Superbad (film)

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Superbad Poster.png
Theatrical release poster
Directed by Greg Mottola
Produced by Judd Apatow
Shauna Robertson
Written by Seth Rogen
Evan Goldberg
Starring Jonah Hill
Michael Cera
Seth Rogen
Bill Hader
Christopher Mintz-Plasse
Music by Lyle Workman
Cinematography Russ Alsobrook
Edited by William Kerr
Distributed by Columbia Pictures
Release dates
  • August 17, 2007 (2007-08-17)
Running time
113 minutes[1]
Country United States
Language English
Budget $20 million[2]
Box office $169.9 million[3]

Superbad is a 2007 American comedy film directed by Greg Mottola and starring Jonah Hill and Michael Cera. The film was written by Seth Rogen and Evan Goldberg, who began working on the script when they were both 13 years old; they completed a draft by the time they were 15.[4] The film's main characters have the same given names as Rogen and Goldberg. It was also one of a string of hit films produced by Judd Apatow.


Seth (Jonah Hill) and Evan (Michael Cera) are two high school seniors who lament their virginity and poor social standing. Best friends since childhood, the two are about to go off to different colleges, as Seth did not get accepted into Dartmouth like Evan. After Seth is paired with Jules (Emma Stone) during Home-Ec class, she invites him to a party at her house later that night. Later, Fogell (Christopher Charles Mintz-Plasse) comes up to the two and reveals his plans to obtain a fake ID during lunch. Seth uses this to his advantage and promises to bring alcohol to Jules' party. Fogell's fake ID is met with derision by Seth and Evan, as it states that Fogell's name is simply "McLovin". After contemplating their options, Seth decides they have no choice but to have Fogell buy the alcohol with his fake ID. Fogell goes in and successfully buys the alcohol, but is interrupted when a robber enters the store, punches him in the face, and takes money from the cash register.

When police officers Slater (Bill Hader) and Michaels (Seth Rogen) arrive to investigate the robbery, Seth and Evan believe that Fogell has been busted for the fake ID. Inside the store, Slater and Michaels are apparently fooled by Fogell's ID and give him a ride to the party. While arguing over what to do, Seth is hit by a car being driven by Francis (Joe Lo Truglio), who promises to take them to a party he is attending in exchange for them not telling the police. During Fogell's time with the police, they exhibit very irresponsible behavior such as drinking on the job, shooting their firearms at a stop sign, and improper use of their sirens to run red lights. All the while, the three develop a strong friendship. When Seth and Evan arrive at the party, they quickly discover that Francis is not welcome there. Francis is brutally beaten by Mark (Kevin Corrigan), the party host, while Seth fills detergent bottles from the basement with alcohol he finds in the fridge.

After running away from the party, Evan and Seth begin to argue, with Seth angrily asking why Evan is going to Dartmouth when he knew Seth would not get accepted. Evan angrily responds that Seth has been holding him back for years and he does not want to miss out because of him. During the argument, Evan pushes Seth in front of the police cruiser driven by Slater and Michaels. Afraid of losing their jobs, the cops decide to frame Seth and Evan by arresting them, but when Fogell comes out of the car, Evan makes a run for it, and Seth and Fogell escape with the alcohol. While on a bus, a drifter attempts to steal the Goldslick vodka that Becca (Martha MacIsaac) wanted, causing it to fall out of Evan's hand and smash on the floor, after which the trio is kicked off. They run to the party, but on the way, Fogell accidentally clues Seth in on his plans to room with Evan the next year. Hurt, Seth takes the alcohol into the party by himself. At the party, Seth becomes popular and Evan tries to connect with Becca, but she is drunk.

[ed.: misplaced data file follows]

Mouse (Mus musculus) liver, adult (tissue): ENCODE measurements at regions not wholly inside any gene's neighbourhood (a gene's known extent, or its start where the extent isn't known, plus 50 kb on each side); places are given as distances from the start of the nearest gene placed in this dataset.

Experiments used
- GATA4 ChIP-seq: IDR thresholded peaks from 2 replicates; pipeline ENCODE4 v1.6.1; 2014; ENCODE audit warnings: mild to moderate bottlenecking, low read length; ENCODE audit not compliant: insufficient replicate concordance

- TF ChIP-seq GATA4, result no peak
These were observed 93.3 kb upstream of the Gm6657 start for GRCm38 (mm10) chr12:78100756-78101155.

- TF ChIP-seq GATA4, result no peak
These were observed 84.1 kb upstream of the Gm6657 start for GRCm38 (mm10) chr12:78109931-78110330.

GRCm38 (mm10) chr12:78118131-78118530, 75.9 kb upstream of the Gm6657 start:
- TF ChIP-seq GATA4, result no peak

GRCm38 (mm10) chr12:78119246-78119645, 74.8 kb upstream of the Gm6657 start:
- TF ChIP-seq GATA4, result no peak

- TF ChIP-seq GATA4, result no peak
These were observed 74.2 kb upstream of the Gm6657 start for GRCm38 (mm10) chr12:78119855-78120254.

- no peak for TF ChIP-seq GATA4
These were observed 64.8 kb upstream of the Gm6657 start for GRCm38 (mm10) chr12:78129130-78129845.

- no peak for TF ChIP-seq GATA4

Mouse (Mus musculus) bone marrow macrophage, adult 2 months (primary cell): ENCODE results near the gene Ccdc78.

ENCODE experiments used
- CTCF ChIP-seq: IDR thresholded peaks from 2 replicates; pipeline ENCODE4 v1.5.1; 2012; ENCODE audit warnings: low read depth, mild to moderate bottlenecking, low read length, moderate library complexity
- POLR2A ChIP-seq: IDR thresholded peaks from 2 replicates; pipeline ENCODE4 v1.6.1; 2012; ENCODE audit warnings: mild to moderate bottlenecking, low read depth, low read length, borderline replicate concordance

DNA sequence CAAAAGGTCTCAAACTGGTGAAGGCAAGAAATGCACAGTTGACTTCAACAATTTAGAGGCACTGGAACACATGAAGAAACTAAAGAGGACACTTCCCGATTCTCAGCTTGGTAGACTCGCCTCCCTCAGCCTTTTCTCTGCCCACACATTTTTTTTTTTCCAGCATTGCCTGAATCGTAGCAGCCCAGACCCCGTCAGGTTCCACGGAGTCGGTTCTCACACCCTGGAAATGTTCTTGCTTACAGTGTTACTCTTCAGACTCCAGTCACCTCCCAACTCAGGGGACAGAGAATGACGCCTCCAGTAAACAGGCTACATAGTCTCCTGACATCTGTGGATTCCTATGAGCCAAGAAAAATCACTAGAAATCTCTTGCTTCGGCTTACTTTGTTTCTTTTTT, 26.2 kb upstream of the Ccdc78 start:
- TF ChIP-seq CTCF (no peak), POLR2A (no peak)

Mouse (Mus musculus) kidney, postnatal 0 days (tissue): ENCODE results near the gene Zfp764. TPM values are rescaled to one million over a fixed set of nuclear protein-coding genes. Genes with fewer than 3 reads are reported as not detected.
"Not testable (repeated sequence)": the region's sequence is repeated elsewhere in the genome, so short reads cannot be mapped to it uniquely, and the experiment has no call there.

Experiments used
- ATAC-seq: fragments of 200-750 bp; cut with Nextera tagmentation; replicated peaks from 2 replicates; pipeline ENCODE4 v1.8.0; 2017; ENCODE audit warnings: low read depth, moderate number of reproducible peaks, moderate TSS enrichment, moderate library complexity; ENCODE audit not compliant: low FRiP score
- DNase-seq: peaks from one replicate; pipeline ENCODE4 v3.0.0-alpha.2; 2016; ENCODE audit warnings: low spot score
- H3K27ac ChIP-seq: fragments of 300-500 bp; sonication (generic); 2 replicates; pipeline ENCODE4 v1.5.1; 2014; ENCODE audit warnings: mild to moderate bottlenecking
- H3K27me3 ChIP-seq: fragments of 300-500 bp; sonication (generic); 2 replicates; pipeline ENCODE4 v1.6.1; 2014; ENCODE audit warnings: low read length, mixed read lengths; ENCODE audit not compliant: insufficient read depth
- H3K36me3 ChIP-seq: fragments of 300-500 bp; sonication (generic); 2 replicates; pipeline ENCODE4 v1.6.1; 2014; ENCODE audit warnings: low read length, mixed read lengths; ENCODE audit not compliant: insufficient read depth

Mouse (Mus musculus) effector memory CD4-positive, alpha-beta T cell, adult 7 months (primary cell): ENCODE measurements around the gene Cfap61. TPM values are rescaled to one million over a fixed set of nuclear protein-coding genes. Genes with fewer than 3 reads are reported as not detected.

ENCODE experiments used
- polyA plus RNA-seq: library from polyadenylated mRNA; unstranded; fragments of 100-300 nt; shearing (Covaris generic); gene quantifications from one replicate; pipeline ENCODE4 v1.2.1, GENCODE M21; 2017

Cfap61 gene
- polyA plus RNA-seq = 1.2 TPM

Becca drags Evan upstairs to have sex with him, but he declines and leaves after she vomits next to him on the bed. Meanwhile, Fogell impresses Nicola (Aviva Farber) and goes to have sex with her upstairs as well. Seth drunkenly attempts to kiss Jules, but she turns him down because neither does she drink or want to do anything with Seth while he is drunk. Seth then confesses to Jules his plan to hook up with her while they were both intoxicated and become her boyfriend over the summer before they both departed for college and that he has effectively ruined any chance of that happening. Jules tries to reassure him otherwise, but before she can continue, Seth passes out and accidentally headbutts her, leaving her with a bruised eye. Slater and Michaels bust the party and Seth saves an intoxicated Evan by carrying him out. Fogell's lovemaking lasts only a second, before he is interrupted by Slater, who scares Nicola away. Michaels calms down Slater, who is angry at Fogell for ditching them.

After they apologize for "cock-blocking" him, they reconcile and reveal they knew Fogell was not 25 the whole time; they had played along, wanting to prove cops can have fun as well. To make it up to Fogell, they pretend to arrest him to boost his popularity, then proceed to drive recklessly and destroy their car with a Molotov cocktail while Fogell shoots it. At Evan's house, Seth and Evan patch things up and declare their friendship for each other. The next morning, they go to the mall to buy stuff for college, where they meet Jules and Becca, and they all reconcile. Seth takes Jules to buy cover up for her bruise, while Evan makes arrangements to go on a date with Becca.


  • Casey Margolis as young Seth



The film was written by Goldberg and Rogen during their teen years. It is loosely based on their own experience as seniors in Vancouver in the late 1990s, hence the character names Seth and Evan. According to an interview at an event panel in 2009 Fogell was also a real friend of Rogen and Goldberg. Rogen was initially slated to play Hill's character Seth, but due to his physical size and age, he played one of the police officers. The film took over seven years to complete from early scripting in 2000 and filming in 2006/2007.[citation needed] Mintz-Plasse was only 17 at the time of filming Superbad, and as a result, his mother was required to be present on set during his sex scene.[citation needed]

Principal photography[edit]

Taking place in-film in the Clark County/Las Vegas area, the film was primarily shot in Los Angeles.[5]

The high school is actually the exterior of El Segundo High School.[6] The mall scenes were shot at the old Fox Hills Mall (which is now the Westfield Mall) in Culver City, California.[7]

Other notable filming locations include the convenience store at the beginning of the film, also in Culver City,[8] the liquor store where "McLovin" gets IDed in Glendale, California,[9] and the bar where the cops take McLovin for a drink is neighboring Los Angeles International Airport (LAX).[10]